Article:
While I do not think that we are not talking about LGBT+ issues in schools, I feel that the focus is on students in relation to the culture of homophobic and transphobic abuse that could be happening. We should think about the impact that increased visibility could have on peer-to-peer bullying. Outside of LGBT+ history month and Pride Month, when do you hear the voices or experience from those in the LGBT+ community?


In 2012, DfE figures suggest only 1% of the teaching workforce has a disability. More reliably, the government’s 2016 census suggested 0.5% of the teaching workforce self-reported as having disabilities, compared to 16% of working age adults. (The figures do not consider schools in the independent sector or sixth form colleges and FE schools and colleges.)

It is important to consider the visible and/or hidden disabilities that teachers may have. Regardless, it must make a difference when considering CPD that aims to ensure a more inclusive outlook with students in mind. The facts and figures explored all seem to point to the idea that the current workforce lacks representations in areas that would have a significant impact on the lives of their students.


Whether you consider yourself a role model or not, as an educator you impact hundreds of students in your care. Whether you are a female maths teacher inspiring female student in your class, or an openly trans teacher teaching art, students will connect to identities that are presented in front of them. As such, it is important to think about the environment we build for our students.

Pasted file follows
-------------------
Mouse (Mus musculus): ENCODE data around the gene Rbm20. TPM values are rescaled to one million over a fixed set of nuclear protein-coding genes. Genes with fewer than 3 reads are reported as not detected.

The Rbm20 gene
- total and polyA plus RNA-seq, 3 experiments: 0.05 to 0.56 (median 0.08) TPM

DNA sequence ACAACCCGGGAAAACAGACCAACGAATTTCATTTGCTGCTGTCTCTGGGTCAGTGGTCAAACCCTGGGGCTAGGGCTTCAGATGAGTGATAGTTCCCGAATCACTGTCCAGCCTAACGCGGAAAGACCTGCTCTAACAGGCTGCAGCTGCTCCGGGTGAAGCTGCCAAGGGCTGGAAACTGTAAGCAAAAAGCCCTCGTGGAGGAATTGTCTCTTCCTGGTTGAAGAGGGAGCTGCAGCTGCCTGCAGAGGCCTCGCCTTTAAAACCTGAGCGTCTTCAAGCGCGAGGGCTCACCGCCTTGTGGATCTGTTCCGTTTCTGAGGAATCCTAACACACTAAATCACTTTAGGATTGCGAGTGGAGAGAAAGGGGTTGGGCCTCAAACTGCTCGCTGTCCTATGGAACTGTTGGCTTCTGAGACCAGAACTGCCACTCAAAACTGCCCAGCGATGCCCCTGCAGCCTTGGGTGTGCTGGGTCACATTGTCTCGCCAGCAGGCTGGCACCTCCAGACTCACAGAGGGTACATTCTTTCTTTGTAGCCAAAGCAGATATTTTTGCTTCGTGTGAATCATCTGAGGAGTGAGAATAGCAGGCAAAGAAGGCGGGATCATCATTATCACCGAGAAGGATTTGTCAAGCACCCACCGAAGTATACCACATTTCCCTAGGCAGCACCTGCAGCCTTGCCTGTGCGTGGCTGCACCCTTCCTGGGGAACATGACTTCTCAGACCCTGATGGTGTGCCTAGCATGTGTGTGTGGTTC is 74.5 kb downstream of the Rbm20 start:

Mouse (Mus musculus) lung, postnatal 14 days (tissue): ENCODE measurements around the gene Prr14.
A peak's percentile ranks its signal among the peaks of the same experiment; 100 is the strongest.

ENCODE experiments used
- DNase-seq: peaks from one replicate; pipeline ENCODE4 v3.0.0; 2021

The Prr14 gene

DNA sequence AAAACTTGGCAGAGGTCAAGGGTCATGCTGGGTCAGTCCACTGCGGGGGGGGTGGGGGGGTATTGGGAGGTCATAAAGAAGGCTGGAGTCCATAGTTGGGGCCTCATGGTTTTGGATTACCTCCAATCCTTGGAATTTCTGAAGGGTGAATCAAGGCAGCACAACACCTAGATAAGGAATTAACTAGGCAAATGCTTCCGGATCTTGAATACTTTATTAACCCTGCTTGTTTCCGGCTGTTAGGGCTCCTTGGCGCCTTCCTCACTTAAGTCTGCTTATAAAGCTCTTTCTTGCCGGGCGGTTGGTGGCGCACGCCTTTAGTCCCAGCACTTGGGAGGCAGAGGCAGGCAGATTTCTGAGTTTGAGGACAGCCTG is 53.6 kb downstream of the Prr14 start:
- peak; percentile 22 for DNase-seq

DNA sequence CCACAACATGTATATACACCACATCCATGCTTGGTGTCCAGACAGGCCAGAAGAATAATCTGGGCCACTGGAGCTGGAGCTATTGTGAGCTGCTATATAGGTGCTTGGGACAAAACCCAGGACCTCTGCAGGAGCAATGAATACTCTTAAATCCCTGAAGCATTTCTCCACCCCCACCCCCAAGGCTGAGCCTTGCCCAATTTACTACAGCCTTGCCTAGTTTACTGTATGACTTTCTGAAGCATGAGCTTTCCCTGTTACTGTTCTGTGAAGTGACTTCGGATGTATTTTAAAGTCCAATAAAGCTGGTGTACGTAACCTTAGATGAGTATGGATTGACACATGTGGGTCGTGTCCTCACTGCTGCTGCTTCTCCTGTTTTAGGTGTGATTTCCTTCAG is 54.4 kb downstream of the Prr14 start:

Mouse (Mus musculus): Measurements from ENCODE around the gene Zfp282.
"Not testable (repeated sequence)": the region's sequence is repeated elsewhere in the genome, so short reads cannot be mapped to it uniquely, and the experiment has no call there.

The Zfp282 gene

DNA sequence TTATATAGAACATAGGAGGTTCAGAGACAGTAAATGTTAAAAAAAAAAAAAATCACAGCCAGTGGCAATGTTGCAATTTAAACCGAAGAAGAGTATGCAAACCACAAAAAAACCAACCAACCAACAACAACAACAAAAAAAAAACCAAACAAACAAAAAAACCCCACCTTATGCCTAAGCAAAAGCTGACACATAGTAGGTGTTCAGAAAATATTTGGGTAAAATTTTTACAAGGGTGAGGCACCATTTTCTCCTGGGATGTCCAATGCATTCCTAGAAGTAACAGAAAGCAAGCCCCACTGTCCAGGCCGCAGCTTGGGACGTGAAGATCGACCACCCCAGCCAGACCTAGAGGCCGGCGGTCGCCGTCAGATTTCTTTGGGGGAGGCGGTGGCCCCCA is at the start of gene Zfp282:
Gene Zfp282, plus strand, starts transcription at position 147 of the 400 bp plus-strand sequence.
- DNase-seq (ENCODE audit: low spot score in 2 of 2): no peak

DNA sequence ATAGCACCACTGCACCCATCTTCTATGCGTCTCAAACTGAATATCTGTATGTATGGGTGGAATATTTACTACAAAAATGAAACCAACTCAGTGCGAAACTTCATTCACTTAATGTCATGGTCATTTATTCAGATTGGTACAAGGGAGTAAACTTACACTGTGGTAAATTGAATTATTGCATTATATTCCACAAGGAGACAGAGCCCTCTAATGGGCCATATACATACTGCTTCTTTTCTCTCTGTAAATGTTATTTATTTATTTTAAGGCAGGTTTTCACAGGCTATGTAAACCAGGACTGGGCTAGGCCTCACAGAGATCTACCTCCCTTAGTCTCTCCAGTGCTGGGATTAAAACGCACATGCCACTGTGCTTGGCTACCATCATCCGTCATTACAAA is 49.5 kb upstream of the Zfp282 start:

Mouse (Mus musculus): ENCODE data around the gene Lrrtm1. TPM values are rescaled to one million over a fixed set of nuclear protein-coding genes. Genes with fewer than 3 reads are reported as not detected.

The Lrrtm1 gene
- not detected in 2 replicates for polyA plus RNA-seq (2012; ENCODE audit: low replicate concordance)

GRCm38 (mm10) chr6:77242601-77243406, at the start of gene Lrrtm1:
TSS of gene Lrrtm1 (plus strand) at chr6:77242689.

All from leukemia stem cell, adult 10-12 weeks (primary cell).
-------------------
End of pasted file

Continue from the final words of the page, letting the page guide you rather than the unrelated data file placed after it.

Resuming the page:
Marian Wright’s famous quote that most resonated with me was 'You can’t be what you can’t see'. And while not every student in your class is going to want to be a teacher, what is important is that students see success, and that you are.

Representation makes the idea of success tangible for many students, especially when seeing themselves in others. More than yourself, we can make an impact by diversifying the curriculums we teach, ensuring that students have a range of role models.

Recruiting diverse teachers

Schools must take responsibility for the representation of teachers in school. It is not enough to talk about the lack of representation in school. It is important to reflect on the hiring processes that occurs and whether that is having an impact on the lack of diversity in school.

Many schools will comment on a small pool to pull from in the first place. When reflecting on the hiring process schools should consider their job ads and whether that is having an impact on who is willing to apply in the first place.

Have you considered whether your job ads would have more responses from male applicants versus female? There are many interesting tools available that seek to help identify and minimise racial bias. Artificial intelligence may be an invaluable way of eliminating bias that occur at the very beginning stages of the recruitment process.

Hiring talented diverse teachers and being a role model are just two very simple things that will ultimately make an impact on students.